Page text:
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Geographical patterning of species richness among granivorous birds in Australia

Franklin, Donald C., Woinarski, JCZ and Noske, Richard (2000). Geographical patterning of species richness among granivorous birds in Australia. Journal of Biogeography,27(4):829-842.

Document type: Journal Article
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Title Geographical patterning of species richness among granivorous birds in Australia
Author Franklin, Donald C.
Woinarski, JCZ
Noske, Richard
Journal Name Journal of Biogeography
Publication Date 2000
Volume Number 27
Issue Number 4
ISSN 1365-2699   (check CDU catalogue open catalogue search in new window)
Start Page 829
End Page 842
Total Pages 14
Place of Publication Oxford, UK
Publisher Blackwell Science
HERDC Category C1 - Journal Article (DEST)
Abstract Aim To examine and compare patterns of species richness and prominence across the Australian continent for taxonomic and ecological subsets of the granivorous bird fauna. Location The Australian continental mainland and island of Tasmania. Methods Bird species records from the Atlas of Australian Birds (Blakers et al., 1984) were arranged in degree cells and analysed as raw tallies of species richness, and as averaged proportions of the recorded land bird assemblage. Results There were striking differences in the geographical distribution of absolute and relative abundance of foraging and taxonomic classes of granivorous birds. Granivorous birds that forage in trees are confined to the parrots and cockatoos (Psittaciformes), are most speciose in areas dominated by evergreen forests or woodlands and are equally species-poor in the arid-zone and the monsoonal tropics. In contrast, obligate terrestrial foragers are morphologically diverse and occur in all the families considered (Phasianidae, Turnicidae, Pedionomidae, Columbidae, Cacatuidae, Psittacidae, Passeridae). They are most speciose over a broad area of eastern, south-eastern and north-western Australia. Among obligate terrestrial foragers there is a marked latitudinal sequence of replacement of granivore taxa: finches (Passeridae) are most prominent in the monsoonal savannas, pigeons (Columbidae) are most prominent in the semiarid tropics, and parrots (Cacatuidae and Psittacidae) in the winter-rainfall arid and semiarid zones. Main conclusions These striking patterns may be related to differences in the size, bill shape and heat tolerance of the taxa, and to the history of evolution and/or colonization of the taxonomic group within Australia.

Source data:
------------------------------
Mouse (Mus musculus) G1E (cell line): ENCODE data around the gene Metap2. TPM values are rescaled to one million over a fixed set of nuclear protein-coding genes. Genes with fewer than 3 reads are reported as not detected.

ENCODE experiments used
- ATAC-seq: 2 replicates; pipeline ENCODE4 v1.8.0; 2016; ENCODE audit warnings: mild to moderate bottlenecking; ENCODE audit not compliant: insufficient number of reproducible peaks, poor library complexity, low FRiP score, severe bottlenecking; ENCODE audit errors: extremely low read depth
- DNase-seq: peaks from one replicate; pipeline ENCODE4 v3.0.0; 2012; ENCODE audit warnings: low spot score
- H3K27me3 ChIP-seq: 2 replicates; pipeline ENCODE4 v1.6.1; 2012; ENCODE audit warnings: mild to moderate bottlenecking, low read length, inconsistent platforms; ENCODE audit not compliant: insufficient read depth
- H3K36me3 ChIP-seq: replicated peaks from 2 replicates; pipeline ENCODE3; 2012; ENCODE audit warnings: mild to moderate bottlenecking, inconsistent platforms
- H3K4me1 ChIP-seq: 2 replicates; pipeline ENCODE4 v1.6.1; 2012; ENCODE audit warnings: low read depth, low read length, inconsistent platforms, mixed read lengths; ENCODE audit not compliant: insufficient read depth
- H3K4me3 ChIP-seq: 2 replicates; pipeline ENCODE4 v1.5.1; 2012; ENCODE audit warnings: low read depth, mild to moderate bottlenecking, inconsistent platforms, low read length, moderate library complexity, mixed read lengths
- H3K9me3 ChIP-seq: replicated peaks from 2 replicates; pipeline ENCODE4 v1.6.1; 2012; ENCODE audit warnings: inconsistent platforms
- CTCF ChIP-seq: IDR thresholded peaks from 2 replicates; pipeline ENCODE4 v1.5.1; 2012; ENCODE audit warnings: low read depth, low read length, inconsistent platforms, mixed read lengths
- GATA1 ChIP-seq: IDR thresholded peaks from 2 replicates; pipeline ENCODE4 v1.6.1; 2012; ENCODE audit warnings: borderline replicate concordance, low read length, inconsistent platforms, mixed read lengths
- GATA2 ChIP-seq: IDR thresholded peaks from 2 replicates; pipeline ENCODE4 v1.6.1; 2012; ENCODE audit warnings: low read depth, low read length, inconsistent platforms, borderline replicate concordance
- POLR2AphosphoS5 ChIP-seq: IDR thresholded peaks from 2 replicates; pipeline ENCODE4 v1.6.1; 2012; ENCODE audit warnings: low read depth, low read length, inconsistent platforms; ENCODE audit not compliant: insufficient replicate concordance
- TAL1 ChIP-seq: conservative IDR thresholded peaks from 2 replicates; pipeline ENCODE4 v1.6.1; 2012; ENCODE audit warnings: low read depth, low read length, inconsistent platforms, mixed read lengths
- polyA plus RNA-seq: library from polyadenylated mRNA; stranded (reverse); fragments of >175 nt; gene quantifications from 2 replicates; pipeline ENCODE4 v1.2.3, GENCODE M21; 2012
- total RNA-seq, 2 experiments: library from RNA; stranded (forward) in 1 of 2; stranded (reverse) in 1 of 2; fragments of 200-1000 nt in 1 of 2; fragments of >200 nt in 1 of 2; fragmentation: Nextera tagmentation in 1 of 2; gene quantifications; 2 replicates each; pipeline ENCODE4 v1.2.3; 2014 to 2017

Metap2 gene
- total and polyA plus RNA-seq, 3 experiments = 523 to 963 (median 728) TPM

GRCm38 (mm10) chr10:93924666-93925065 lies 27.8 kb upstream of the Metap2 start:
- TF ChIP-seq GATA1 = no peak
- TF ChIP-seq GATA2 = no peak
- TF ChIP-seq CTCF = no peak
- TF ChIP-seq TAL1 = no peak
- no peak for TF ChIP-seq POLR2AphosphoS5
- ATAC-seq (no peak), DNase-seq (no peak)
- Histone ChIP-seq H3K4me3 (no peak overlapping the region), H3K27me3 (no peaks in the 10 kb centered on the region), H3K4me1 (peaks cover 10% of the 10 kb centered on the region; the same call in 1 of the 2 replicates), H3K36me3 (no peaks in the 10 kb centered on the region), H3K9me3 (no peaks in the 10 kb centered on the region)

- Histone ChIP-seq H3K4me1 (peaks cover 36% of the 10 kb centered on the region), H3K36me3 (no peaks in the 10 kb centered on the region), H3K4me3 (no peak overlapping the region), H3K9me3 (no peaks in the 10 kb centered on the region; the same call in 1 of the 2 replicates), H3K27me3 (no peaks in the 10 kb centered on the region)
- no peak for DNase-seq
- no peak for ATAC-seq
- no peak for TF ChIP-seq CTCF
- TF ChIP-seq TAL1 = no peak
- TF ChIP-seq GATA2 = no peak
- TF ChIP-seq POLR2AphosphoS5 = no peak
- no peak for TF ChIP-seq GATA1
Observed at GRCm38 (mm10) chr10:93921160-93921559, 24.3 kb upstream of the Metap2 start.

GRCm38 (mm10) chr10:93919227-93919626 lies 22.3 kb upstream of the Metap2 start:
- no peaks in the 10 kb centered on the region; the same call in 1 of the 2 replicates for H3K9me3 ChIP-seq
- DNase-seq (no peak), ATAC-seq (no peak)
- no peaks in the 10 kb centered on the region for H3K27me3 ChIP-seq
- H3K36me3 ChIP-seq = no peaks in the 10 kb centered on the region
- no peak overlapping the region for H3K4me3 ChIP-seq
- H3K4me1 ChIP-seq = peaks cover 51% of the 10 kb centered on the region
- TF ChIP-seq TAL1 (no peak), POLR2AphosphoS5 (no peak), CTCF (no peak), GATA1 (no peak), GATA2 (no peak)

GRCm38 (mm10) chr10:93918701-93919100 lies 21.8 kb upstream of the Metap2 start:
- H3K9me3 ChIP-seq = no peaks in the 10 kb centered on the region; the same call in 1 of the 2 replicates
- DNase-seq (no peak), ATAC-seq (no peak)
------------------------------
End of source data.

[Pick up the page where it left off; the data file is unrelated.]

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Created: Fri, 12 Sep 2008, 08:35:25 CST by Administrator